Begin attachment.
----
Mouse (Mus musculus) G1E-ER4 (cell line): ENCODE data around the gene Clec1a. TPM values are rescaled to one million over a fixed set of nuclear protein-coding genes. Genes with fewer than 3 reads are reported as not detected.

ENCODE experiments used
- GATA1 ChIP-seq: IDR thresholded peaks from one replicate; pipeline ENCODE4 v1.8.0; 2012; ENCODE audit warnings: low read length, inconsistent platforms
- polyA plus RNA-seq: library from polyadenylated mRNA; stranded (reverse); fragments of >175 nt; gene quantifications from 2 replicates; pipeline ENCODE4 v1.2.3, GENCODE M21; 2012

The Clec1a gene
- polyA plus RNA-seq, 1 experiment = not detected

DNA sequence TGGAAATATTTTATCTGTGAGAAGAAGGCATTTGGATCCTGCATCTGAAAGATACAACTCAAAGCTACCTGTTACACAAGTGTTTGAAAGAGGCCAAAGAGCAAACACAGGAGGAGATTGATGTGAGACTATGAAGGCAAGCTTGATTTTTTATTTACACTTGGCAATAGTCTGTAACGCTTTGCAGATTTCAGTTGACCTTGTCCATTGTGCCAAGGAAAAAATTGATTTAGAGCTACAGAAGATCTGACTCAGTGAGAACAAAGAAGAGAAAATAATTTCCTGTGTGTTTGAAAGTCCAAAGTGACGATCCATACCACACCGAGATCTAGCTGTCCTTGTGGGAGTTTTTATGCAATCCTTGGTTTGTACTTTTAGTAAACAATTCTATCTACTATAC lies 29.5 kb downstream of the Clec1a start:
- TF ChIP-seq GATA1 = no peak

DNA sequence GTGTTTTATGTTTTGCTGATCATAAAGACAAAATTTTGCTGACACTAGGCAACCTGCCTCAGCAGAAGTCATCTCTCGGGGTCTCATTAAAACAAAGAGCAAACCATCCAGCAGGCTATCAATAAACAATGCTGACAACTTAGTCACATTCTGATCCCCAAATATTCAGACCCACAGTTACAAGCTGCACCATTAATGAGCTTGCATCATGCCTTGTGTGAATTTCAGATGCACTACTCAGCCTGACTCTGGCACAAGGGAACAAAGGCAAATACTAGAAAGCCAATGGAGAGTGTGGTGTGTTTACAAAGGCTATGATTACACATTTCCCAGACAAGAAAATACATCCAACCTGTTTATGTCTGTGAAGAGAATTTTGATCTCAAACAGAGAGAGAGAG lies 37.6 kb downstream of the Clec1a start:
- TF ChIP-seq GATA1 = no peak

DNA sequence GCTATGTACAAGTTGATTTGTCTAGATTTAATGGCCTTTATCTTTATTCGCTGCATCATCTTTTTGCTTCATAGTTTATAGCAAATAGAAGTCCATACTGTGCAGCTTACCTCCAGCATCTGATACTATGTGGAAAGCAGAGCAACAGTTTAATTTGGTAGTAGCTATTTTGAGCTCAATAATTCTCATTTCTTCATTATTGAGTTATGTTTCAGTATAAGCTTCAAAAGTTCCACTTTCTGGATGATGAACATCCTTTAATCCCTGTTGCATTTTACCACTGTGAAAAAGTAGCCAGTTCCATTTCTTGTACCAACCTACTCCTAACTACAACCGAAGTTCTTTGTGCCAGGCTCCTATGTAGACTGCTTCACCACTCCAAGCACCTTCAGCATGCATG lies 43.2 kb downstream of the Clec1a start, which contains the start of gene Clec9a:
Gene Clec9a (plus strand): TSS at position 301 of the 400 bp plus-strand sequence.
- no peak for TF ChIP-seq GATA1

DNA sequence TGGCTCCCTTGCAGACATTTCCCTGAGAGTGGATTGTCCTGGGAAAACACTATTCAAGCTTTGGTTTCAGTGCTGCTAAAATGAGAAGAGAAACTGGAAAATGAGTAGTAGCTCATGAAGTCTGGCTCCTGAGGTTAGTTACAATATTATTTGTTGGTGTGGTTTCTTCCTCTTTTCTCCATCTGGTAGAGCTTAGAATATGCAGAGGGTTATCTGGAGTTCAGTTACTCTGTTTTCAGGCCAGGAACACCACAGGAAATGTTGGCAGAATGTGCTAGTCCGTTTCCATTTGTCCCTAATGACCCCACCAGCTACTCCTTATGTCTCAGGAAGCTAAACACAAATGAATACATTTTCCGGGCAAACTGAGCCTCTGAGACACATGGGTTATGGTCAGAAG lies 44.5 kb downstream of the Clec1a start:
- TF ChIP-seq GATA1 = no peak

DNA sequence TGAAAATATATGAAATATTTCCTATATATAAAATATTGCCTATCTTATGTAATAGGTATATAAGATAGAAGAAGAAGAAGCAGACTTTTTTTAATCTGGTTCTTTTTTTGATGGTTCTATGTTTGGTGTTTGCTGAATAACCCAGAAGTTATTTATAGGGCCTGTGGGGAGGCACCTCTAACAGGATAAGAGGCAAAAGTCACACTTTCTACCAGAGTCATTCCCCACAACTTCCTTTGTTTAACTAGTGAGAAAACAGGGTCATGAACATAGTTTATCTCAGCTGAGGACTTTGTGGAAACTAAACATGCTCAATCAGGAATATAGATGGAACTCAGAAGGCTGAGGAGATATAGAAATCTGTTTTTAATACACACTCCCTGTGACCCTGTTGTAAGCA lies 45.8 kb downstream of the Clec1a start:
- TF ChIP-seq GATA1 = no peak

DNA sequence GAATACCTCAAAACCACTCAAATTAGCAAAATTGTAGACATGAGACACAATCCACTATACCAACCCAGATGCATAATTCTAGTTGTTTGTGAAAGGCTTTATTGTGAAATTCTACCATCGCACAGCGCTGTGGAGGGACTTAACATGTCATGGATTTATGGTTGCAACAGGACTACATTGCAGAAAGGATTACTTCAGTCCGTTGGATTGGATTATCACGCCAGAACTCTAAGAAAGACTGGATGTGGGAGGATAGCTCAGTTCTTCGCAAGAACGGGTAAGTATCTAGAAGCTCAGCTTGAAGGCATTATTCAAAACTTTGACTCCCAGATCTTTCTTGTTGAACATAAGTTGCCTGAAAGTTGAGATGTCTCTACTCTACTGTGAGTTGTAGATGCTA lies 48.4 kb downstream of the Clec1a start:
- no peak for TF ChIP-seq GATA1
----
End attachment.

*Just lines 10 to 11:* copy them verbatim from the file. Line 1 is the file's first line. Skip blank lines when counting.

- TF ChIP-seq GATA1 = no peak

DNA sequence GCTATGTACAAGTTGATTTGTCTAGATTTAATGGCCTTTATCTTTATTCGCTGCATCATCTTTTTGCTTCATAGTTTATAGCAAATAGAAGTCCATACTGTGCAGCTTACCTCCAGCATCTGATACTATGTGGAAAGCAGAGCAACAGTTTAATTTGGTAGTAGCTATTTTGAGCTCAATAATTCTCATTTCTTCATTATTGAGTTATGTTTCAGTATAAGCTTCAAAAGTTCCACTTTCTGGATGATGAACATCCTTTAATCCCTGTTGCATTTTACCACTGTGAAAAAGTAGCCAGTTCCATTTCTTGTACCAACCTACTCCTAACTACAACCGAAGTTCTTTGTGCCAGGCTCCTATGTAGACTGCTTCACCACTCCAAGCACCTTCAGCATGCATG lies 43.2 kb downstream of the Clec1a start, which contains the start of gene Clec9a: